One of my greatest pet peeves in scientific computing

In my experience as a PhD student (and an undergraduate before that), I noticed that one of the largest sources of errors and lost time was code reuse via copy and paste. I'd need to do something, and instead of using a premade library or write it myself, I'd copy the bits of source code that I needed from my post-doc. Fifty percent of the time, it would work. The other half of the time, I would be hunting bugs for hours, days or even a week before it would compile or run correctly. Or even worse, I would realize something was wrong a month later when our physics results were obviously incorrect. And it’s not just me - now that I'm the senior student, I see all the younger students doing the exact same thing. 

As I've gotten more experienced and spent more time learning "good" coding practices, I've realized a few things. Firstly, blindly copying code is a great way to introduce bugs in any scenario, but particularly in scientific analysis. We tend to have many more free/adjustable parameters per line of code than a more general library or framework you'd see in the larger programming world, and they can quickly get away from your control. The second thing I've learned is that the power of good abstractions and a well defined, sane user interface for a library is universally underestimated by novice coders, and probably by many more experienced coders as well. 

We as experimental high energy/nuclear physicists tend to use almost exclusively C++ (although we're dipping our toes into python) for a few reasons. We certainly need all the performance we can get - we deal with multi-terabyte to petabyte datasets - and also due to history; our foundational analysis tool as experimentalists is ROOT (https://root.cern.ch/), which is a C++ library. ROOT is a great set of libraries that provide mathematical tools for functions, histograms, fitting and statistical analyses, as well as high performance data structures, storage and I/O. One thing that we are missing that would be quite powerful, however, is a coherent and correct way to share parts of analyses to be reused.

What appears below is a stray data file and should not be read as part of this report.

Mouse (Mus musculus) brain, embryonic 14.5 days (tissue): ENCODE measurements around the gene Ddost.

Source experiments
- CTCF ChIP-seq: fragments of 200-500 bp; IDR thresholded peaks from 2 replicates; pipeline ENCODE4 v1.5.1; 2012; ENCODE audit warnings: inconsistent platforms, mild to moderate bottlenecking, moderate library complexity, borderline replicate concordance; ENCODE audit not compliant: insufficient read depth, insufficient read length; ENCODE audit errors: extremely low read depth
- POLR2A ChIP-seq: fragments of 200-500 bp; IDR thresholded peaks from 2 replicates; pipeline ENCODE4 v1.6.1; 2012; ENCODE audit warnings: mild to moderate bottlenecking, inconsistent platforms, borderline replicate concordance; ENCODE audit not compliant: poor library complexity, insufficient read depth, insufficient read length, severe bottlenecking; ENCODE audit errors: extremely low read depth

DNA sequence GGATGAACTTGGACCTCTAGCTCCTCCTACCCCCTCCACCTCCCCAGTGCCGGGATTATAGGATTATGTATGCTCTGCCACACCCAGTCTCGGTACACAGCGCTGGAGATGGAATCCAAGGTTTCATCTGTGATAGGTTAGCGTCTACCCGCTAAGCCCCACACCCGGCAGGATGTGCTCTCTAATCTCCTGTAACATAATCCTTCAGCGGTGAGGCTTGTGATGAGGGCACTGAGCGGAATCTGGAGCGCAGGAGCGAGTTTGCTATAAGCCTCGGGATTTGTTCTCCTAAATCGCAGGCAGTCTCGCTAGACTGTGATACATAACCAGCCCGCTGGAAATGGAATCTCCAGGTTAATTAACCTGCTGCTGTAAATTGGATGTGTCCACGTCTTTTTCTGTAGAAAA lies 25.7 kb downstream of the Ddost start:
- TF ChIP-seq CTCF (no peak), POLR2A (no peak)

I'm hoping to provide at least one option to help this. I am writing a c++ library that I am calling scaffold (for reasons that should be clear in the next sentence). The goal of scaffold is to be able to define an analysis in terms of unit operations that can be combined into a graph structure that can then be executed on arbitrary input data, and allow these unit operations or subgraphs and their relevant parameters to be correctly and painlessly shared. 

Scaffold is in the *very* early stages, so I am not sure if I have hit on a workable strategy yet. But I hope to have another post in a few weeks/months, where I can explain how the library is coming along, or where I am getting stuck :) Stay Tuned! 


Nick

Lets Learn About A.I.

Increasingly, machines are making decisions for us every day. Telling me when to leave to get to work on time, detecting cancer, and improving google search results are just a small sample of places in industry & academia where these algorithms are being developed and deployed. A.I. shows up in the news with greater frequency each year, and large corporations are spending massive amounts on talent acquisition and research. And yet, it seems like the public doesn’t understand what these algorithms are. In fact, scientists and engineers who don't work in the field don't fully understand (myself included). 

 This is a podcast for people who want to understand. I will try to guide us through this very vibrant and active field of research, starting with the basics, and working our way through to the very state of the art. So buckle in, and get ready to learn together.